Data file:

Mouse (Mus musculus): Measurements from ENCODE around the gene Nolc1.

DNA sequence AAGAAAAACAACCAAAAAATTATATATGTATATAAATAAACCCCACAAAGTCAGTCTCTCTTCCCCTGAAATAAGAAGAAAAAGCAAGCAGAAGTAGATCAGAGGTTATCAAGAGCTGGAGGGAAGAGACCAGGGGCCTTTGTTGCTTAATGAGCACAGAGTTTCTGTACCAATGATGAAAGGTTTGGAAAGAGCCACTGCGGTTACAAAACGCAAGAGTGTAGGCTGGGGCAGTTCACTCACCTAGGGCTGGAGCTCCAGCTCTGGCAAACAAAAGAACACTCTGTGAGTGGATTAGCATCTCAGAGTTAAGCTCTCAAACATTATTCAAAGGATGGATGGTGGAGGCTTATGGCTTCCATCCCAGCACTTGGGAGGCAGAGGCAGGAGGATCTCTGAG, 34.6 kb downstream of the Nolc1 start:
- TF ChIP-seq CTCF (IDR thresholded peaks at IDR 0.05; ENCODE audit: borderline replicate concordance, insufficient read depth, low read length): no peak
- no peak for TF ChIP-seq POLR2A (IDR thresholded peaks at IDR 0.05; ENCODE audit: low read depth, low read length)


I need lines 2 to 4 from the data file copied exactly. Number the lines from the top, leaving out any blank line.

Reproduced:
DNA sequence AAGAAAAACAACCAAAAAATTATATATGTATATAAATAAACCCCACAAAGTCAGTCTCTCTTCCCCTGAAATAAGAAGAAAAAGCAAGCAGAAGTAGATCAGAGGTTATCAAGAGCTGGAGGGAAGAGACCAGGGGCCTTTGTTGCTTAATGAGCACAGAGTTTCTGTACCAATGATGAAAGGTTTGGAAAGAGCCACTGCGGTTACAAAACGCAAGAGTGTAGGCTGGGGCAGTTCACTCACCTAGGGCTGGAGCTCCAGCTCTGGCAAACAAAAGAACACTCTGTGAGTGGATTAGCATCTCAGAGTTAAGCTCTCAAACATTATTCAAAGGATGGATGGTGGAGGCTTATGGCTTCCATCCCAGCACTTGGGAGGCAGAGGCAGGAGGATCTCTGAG, 34.6 kb downstream of the Nolc1 start:
- TF ChIP-seq CTCF (IDR thresholded peaks at IDR 0.05; ENCODE audit: borderline replicate concordance, insufficient read depth, low read length): no peak
- no peak for TF ChIP-seq POLR2A (IDR thresholded peaks at IDR 0.05; ENCODE audit: low read depth, low read length)